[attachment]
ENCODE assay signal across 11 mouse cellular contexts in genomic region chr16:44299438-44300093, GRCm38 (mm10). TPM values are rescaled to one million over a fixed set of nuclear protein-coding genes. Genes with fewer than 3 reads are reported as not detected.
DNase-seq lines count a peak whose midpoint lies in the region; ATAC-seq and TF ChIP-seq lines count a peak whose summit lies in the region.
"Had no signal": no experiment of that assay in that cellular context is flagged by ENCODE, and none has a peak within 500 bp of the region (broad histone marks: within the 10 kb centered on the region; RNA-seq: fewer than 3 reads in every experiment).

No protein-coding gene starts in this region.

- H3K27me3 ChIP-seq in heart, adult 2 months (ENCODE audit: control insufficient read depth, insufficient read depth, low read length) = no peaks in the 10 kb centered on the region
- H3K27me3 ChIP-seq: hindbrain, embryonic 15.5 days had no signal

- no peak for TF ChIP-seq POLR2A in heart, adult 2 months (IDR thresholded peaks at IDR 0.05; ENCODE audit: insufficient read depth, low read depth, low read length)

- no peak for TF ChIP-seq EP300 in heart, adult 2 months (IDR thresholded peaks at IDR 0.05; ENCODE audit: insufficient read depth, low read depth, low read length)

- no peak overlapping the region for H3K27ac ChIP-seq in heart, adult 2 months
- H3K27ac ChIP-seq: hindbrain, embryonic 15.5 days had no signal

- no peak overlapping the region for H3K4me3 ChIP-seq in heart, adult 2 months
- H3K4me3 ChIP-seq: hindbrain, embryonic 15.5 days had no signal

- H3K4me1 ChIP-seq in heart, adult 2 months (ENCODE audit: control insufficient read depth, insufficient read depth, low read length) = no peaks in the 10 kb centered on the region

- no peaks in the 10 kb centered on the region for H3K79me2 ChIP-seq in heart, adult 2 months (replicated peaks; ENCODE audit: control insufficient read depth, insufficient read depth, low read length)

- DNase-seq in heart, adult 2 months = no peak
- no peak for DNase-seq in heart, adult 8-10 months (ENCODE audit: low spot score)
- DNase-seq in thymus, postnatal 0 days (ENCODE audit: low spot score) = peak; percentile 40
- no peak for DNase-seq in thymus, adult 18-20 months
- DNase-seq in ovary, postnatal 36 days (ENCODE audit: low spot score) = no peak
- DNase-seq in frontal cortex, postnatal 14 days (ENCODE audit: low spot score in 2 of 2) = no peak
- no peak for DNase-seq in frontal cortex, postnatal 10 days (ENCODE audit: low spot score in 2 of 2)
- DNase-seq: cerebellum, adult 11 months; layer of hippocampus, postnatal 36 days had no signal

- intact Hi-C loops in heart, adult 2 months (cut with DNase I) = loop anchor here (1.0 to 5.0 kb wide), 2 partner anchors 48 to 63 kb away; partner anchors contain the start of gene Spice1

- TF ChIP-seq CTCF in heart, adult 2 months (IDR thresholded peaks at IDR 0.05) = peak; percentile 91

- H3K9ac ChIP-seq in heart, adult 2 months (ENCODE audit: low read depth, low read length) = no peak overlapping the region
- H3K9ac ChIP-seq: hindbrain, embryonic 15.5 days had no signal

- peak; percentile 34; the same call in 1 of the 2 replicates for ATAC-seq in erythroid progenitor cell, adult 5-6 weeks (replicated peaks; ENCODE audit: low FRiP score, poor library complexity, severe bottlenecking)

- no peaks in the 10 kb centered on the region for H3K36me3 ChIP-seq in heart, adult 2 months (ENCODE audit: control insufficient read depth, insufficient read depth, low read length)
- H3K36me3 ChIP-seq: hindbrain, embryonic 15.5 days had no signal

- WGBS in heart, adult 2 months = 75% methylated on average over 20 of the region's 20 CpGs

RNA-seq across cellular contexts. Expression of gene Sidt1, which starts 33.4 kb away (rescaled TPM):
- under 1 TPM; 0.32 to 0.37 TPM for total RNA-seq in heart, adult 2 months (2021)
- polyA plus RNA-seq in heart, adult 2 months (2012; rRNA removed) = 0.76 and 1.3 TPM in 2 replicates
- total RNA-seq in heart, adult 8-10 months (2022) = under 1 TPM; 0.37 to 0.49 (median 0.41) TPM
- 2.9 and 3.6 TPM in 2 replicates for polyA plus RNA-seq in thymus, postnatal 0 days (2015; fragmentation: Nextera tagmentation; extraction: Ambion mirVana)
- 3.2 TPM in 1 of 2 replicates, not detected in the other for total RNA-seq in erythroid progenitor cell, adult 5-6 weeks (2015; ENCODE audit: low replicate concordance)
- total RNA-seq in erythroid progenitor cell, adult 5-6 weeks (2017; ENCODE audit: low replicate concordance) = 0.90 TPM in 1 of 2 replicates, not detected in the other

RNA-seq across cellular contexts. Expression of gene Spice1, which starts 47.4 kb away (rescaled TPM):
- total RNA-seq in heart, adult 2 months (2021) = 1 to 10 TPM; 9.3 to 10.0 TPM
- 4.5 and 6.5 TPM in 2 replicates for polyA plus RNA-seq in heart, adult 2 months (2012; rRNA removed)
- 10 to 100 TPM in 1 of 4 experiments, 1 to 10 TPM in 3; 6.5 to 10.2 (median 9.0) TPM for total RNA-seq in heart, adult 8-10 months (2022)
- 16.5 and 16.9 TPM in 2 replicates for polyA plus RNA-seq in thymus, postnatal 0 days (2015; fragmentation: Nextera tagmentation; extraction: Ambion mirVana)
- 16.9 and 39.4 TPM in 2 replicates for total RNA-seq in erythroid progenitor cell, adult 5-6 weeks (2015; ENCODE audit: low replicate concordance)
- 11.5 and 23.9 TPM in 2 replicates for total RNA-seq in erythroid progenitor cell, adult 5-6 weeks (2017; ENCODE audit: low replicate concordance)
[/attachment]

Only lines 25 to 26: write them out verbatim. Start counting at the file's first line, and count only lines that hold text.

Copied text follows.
- H3K9ac ChIP-seq in heart, adult 2 months (ENCODE audit: low read depth, low read length) = no peak overlapping the region
- H3K9ac ChIP-seq: hindbrain, embryonic 15.5 days had no signal